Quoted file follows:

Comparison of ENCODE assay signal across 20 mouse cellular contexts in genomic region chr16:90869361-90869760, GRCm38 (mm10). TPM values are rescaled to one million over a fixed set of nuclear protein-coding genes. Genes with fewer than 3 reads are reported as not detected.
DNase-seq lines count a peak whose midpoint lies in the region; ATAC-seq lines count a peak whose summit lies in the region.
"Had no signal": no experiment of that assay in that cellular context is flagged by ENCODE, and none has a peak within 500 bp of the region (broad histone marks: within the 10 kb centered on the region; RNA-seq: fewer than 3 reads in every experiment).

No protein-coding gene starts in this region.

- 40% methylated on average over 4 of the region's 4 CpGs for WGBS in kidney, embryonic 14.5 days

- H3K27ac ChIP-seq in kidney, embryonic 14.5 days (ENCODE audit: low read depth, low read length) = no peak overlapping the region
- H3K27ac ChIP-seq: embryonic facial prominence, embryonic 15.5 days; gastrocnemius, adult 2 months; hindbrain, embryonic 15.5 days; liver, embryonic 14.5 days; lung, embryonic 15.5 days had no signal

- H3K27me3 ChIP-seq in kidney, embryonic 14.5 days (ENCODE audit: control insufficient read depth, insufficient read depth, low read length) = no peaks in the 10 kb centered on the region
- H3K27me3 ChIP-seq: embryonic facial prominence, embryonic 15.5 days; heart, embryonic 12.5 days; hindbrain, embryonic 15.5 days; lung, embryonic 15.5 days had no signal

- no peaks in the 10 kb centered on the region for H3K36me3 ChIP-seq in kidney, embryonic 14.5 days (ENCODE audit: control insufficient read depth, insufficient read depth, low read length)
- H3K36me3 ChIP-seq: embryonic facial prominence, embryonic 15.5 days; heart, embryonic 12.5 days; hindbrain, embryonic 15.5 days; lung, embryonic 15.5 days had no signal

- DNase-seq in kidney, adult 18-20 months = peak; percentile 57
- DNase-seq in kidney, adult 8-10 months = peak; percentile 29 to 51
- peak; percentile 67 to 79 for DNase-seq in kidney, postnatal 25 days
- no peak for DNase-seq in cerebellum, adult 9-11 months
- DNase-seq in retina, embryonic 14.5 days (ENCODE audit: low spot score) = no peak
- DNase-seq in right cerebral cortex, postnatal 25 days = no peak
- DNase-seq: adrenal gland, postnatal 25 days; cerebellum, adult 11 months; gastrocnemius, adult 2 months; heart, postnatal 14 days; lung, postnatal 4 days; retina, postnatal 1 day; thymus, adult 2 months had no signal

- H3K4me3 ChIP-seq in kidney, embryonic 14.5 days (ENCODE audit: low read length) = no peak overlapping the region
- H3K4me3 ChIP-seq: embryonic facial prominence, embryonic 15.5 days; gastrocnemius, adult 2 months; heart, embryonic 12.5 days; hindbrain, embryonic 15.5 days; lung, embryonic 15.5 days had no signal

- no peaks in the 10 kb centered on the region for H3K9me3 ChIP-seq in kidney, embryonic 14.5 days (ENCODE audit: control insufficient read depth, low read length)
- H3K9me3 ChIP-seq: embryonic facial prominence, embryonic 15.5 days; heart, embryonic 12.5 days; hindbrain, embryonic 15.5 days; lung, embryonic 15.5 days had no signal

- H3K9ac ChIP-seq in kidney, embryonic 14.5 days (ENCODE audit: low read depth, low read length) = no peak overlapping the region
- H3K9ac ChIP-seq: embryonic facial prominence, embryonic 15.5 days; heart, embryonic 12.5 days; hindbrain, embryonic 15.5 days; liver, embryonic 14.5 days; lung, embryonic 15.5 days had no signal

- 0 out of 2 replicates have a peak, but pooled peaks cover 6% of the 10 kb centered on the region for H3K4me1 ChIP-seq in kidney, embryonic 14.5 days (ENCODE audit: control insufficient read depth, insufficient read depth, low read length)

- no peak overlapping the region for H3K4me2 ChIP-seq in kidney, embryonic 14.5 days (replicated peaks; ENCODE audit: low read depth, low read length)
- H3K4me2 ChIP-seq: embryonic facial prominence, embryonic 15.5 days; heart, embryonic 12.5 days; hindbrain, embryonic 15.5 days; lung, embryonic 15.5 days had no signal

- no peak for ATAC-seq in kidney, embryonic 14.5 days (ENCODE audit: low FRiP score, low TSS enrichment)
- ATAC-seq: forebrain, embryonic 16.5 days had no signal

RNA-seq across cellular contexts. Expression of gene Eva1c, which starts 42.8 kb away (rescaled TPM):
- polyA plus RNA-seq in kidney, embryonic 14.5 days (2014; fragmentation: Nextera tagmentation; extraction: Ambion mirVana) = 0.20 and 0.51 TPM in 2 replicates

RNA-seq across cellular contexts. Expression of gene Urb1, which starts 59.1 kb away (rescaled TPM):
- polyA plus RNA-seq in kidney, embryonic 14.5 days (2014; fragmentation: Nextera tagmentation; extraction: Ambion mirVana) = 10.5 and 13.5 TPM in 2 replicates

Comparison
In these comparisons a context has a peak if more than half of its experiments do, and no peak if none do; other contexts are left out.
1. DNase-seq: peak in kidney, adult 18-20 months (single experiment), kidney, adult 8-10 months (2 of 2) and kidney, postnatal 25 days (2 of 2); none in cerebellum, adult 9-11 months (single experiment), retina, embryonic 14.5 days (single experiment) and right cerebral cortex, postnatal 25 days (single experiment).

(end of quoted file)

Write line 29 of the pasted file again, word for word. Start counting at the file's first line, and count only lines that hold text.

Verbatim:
- ATAC-seq: forebrain, embryonic 16.5 days had no signal